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Philosophy and Psychology

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Philosophy can mean different things

Sometimes philosophers deal with questions of truth and sometimes with questions of goodness ; sometimes they offer consolation for life’s sorrows and sometimes they are purely pragmatic. In the philosophy of science, a theory may be valued only for its predictive capability ; its truth or falsity may be immaterial. In ethics, philosophy may have a prescriptive function, offering a preferred set of values ; but where those values originate from is a debatable question.

Sub - Headings
Metaphysics and Logic
Components of  Philosophy

I hold the traditional view that philosophy is the attempt to define a qualitative approach to life.

This view implies that philosophy is the analysis and interpretation of values and standards, within the thinker’s experience of reality. But values and standards are also the domain of psychology. Therefore there is a great deal of overlap between the two disciplines.

Philosophy separated from psychology in the nineteenth century, under the need to put logic and logical analysis on a mathematical basis. However, logic is only one of the two tools that are needed for analytical thinking. The other tool is the ability to observe the associations between ideas – this tool is a psychological one. Hence effective thinking in philosophy requires both rational and psychological forms of analytical ability. The nineteenth-century separation of philosophy from psychology removed much of the content from British philosophy and gradually put it to sleep. I put the two disciplines back together again. So hopefully the long winter of hibernation is coming to an end. [¹].

What is the relation between these two disciplines ?
The way that I have consistently experienced it is that psychology limits philosophy : psychology sets the boundaries within which philosophy can range. The narrower the range of a person's psychological understanding of life, so correspondingly will the authentic range of his philosophy also be narrow. Without an adequate understanding of life, so the thinker is dependent on imagination and prejudice when trying to stretch his ideas to fit aspects of reality that he has never experienced.

Within a perspective that emphasises the qualitative features of life we will find that philosophy provides most of the framework and psychology provides much of the content. The effectiveness of philosophy to define a qualitative approach to life rests on its analysis of psychology : this enables the individual to create himself within the context of his historical situation.

More generally,

the purpose of philosophy is to abstract what is valid from all realms of value so as to enable the person to create his or her own identity ; the historical situation determines what is holistically possible.

The results of such philosophical analysis should be consistent with the empirical results of psychology.

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Metaphysics and Logic

The highest realm of thought for man is that of metaphysics. Since man is a part of this realm he can approach metaphysics through his own understanding of life. Metaphysics is not theology. Man cannot know god but he can understand concepts that concern the nature of reality and being. Metaphysics deals with the creativity and destructiveness within creation, with the purpose and the meaning of evolution, and the way that it functions. Man enters into metaphysical discourse when he creates values and meanings. [²]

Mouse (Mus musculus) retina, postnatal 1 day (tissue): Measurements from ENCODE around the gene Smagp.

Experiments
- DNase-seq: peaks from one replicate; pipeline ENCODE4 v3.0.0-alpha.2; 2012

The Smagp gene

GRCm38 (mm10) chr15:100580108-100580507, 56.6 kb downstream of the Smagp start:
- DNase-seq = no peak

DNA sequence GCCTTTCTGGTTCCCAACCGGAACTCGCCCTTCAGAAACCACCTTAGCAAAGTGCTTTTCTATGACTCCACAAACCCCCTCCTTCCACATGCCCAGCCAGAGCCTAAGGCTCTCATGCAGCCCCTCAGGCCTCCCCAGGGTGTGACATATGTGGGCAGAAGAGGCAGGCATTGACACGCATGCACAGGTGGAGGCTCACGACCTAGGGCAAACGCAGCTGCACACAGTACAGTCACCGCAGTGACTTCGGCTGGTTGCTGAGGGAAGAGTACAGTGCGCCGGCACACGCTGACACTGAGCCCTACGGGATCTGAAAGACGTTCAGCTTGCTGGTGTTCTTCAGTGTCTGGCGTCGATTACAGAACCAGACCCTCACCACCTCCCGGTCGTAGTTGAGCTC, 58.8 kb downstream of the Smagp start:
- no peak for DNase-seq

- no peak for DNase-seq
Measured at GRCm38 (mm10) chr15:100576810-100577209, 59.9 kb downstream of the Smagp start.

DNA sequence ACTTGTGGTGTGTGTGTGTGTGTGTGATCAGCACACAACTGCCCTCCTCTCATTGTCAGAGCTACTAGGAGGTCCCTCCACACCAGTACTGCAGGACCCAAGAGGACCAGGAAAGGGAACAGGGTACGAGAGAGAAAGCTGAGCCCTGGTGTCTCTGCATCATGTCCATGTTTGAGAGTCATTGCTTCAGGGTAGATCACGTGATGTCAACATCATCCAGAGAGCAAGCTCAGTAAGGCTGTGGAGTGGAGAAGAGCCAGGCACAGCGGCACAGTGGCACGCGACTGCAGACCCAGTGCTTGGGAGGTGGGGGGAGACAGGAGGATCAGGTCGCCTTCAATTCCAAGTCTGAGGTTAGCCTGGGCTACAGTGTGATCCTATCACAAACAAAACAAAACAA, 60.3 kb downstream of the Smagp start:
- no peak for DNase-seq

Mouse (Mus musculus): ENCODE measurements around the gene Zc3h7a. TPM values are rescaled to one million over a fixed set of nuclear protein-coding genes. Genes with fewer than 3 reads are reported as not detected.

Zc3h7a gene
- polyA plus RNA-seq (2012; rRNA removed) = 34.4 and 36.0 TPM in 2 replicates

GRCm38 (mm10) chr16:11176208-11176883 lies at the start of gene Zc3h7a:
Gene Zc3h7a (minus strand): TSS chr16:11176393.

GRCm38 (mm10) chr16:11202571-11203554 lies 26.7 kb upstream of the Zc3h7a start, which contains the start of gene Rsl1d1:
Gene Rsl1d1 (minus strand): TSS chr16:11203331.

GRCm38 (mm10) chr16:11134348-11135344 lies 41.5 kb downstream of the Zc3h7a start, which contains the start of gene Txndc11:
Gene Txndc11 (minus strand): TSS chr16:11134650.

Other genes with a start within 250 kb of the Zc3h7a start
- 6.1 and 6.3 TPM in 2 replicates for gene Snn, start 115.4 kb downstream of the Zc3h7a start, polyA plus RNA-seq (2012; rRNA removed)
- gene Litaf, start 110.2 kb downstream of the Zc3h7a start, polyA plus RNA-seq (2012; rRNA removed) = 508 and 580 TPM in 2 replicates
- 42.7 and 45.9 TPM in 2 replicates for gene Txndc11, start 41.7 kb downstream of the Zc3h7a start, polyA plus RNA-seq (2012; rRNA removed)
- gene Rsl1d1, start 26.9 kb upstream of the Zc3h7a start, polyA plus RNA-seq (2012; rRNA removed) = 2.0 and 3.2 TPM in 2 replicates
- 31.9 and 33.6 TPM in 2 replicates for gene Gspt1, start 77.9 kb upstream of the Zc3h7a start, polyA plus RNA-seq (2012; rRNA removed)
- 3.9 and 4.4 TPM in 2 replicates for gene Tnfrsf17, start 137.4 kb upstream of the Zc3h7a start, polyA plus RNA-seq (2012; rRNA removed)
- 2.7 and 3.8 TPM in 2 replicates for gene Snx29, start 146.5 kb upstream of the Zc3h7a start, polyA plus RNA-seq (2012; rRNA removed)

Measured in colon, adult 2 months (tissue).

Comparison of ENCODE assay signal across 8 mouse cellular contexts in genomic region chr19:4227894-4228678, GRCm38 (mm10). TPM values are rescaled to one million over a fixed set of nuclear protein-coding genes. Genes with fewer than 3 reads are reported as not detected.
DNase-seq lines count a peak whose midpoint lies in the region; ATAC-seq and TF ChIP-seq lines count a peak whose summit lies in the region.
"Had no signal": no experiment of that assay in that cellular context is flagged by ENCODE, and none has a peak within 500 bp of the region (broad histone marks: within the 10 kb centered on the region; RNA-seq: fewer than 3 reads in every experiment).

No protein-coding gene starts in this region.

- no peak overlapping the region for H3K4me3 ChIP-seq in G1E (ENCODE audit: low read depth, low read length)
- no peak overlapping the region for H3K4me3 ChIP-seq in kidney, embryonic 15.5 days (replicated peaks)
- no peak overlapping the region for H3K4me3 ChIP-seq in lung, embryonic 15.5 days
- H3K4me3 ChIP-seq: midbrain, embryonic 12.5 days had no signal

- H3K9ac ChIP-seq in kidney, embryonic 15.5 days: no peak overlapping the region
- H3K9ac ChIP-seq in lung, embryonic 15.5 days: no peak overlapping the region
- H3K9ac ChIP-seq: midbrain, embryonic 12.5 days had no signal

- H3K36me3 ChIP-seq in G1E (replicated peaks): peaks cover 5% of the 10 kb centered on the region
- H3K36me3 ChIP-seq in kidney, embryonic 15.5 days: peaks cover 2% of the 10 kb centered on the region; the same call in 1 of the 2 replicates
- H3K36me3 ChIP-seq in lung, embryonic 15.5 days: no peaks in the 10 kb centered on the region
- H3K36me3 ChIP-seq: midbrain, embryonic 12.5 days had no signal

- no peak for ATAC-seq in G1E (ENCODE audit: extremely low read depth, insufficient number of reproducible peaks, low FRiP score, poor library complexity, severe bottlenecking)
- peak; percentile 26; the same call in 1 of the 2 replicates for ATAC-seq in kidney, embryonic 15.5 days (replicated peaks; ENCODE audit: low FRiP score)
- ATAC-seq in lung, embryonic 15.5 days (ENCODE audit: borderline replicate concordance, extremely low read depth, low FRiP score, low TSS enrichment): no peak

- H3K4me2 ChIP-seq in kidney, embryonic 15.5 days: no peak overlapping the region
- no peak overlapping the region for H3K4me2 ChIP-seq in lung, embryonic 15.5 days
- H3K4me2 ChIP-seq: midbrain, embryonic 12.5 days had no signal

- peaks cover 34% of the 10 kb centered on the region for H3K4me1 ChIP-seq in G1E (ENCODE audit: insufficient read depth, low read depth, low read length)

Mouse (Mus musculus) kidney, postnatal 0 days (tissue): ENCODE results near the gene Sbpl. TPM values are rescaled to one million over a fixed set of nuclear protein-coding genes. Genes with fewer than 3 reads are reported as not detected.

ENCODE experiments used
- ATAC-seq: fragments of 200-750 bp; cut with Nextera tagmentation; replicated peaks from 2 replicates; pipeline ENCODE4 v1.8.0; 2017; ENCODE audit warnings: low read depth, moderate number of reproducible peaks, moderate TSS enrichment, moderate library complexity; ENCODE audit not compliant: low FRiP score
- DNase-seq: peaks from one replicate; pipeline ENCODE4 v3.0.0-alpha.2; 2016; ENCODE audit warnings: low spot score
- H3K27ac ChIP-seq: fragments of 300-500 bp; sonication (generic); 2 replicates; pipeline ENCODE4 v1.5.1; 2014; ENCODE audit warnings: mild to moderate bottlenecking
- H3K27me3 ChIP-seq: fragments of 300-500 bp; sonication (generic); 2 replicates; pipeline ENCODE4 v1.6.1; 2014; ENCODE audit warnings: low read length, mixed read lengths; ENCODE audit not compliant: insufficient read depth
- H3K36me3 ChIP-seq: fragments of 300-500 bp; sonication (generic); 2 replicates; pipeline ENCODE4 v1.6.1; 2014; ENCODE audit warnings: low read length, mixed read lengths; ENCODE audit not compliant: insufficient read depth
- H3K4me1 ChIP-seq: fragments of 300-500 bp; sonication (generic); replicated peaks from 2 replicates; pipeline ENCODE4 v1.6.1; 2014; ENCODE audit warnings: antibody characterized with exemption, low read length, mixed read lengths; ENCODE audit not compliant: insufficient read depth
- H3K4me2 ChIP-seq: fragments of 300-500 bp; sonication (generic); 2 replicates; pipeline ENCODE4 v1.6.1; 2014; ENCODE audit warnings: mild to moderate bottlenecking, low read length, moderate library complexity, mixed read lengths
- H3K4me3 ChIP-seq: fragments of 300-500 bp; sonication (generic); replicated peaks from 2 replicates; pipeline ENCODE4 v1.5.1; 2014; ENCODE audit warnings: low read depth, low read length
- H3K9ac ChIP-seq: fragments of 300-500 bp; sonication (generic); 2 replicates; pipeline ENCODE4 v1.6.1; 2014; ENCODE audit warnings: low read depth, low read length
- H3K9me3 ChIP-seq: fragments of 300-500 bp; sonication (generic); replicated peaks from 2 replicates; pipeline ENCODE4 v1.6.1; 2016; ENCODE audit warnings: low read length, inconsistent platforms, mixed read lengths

All conceptions of reality are based on metaphysical ideas.
Even within orthodox science, concepts such as force (for example: electricity, magnetism, gravitation) and laws of causation are metaphysical concepts : their existence can never be verified directly, but only indirectly through their effects. [³]

Traditional philosophy has metaphysics or ethics as its starting point. But psychology was hardly explored then. Within tradition, what passes as truth may sometimes be only idealism or wish-fulfilment. The psychological boundaries of the traditional thinker formed a perspective of denying validity to the material world. The material world, a world of constant change, could not be accepted as a real world ; the real world somehow lay behind all the change, like an archetype. So ethics and metaphysics had to conform to a world-hating, world-denying, mentality. Ethics was often formulated in ways that enabled a person to survive in an uncertain realm of pain and sorrow.

The exploration of consciousness began in earnest in modern times with the ideas of Rene Descartes and Thomas Hobbes. Hobbes started his political philosophy with a psychological profile of his contemporary, seventeenth-century Englishmen. Eventually the reaction against the attitude of world-denial produced the compensating swing to materialism as the basis of philosophy. Materialism has its place in any system of thought that attempts to understand reality.

To try to ascertain what is truth requires the reduction, even the elimination, of psychological boundaries ; the philosopher of reality needs to be a psychologist too. A genuine metaphysics is not a flight from materialism but assimilates it into a greater perspective that has fewer boundaries.

The practical importance of the role of psychology as the base of philosophy is dramatically illustrated in the problem of good and evil.
A person’s attitude to this problem defines their ethics, or at least the code that they live by. Within the Christian and the Indian world-denying mentalities the problem of the existence of evil cannot be solved. I started off as a traditionalist ; there was nothing original to my thinking and to my understanding of the world. Only when I came under the influence of Nietzsche and the much wider base of world affirmation that he espoused could I work out in detail the nature of emotion and the problems that it causes. I accepted that there had to be meaning to all the emotional problems that arise when a person engages in a worldly life.

My understanding of emotion led me to the relativity of good and evil. Neither absolute good nor absolute evil exists, but each arises from the other : good arises from evil, and evil arises from good. Within evolution, creativity arises from destructiveness, and destructiveness arises from creativity.